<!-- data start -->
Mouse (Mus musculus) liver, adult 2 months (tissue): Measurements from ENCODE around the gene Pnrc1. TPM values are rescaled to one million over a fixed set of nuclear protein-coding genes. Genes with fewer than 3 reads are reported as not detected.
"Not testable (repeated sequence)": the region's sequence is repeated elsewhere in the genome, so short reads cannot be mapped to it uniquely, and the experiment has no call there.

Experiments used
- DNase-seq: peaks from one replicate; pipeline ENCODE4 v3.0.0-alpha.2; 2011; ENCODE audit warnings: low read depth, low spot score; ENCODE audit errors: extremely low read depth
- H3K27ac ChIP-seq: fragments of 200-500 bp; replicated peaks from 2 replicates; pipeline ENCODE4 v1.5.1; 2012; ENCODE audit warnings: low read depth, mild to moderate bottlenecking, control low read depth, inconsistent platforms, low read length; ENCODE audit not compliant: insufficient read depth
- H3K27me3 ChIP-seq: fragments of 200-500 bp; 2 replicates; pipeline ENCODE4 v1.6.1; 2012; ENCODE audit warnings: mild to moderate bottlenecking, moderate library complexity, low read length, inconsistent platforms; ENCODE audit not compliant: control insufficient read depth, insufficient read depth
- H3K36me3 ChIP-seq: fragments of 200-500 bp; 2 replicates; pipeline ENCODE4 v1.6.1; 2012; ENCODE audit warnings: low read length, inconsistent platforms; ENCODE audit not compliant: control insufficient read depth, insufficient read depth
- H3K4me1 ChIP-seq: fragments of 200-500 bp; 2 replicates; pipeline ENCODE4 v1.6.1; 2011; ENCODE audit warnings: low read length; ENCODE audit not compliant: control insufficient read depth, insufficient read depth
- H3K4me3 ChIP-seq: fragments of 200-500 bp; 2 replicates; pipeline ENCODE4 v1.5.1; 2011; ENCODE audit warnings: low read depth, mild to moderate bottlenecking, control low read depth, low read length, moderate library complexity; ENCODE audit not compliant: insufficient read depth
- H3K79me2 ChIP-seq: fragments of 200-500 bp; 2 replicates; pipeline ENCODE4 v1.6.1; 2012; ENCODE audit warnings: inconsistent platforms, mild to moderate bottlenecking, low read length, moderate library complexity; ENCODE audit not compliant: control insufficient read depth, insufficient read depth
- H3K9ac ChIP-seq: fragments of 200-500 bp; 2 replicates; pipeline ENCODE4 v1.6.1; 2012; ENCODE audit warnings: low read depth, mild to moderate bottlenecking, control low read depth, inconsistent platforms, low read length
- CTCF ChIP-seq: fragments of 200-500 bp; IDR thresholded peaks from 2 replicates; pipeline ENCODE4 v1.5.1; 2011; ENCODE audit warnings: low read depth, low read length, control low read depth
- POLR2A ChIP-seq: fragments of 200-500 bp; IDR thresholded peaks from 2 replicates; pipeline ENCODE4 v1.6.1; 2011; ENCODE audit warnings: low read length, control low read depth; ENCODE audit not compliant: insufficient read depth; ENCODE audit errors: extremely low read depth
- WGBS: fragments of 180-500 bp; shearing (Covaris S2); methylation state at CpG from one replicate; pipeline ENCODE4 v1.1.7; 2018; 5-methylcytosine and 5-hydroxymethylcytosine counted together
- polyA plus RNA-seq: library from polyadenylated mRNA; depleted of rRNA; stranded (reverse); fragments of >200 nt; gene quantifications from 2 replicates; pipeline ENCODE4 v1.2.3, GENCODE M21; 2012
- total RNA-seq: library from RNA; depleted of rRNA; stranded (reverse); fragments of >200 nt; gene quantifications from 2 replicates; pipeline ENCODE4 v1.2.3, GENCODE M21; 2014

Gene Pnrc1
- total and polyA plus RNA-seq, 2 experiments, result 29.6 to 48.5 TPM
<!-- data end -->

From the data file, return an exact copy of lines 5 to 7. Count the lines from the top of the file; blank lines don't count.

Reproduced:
- H3K27ac ChIP-seq: fragments of 200-500 bp; replicated peaks from 2 replicates; pipeline ENCODE4 v1.5.1; 2012; ENCODE audit warnings: low read depth, mild to moderate bottlenecking, control low read depth, inconsistent platforms, low read length; ENCODE audit not compliant: insufficient read depth
- H3K27me3 ChIP-seq: fragments of 200-500 bp; 2 replicates; pipeline ENCODE4 v1.6.1; 2012; ENCODE audit warnings: mild to moderate bottlenecking, moderate library complexity, low read length, inconsistent platforms; ENCODE audit not compliant: control insufficient read depth, insufficient read depth
- H3K36me3 ChIP-seq: fragments of 200-500 bp; 2 replicates; pipeline ENCODE4 v1.6.1; 2012; ENCODE audit warnings: low read length, inconsistent platforms; ENCODE audit not compliant: control insufficient read depth, insufficient read depth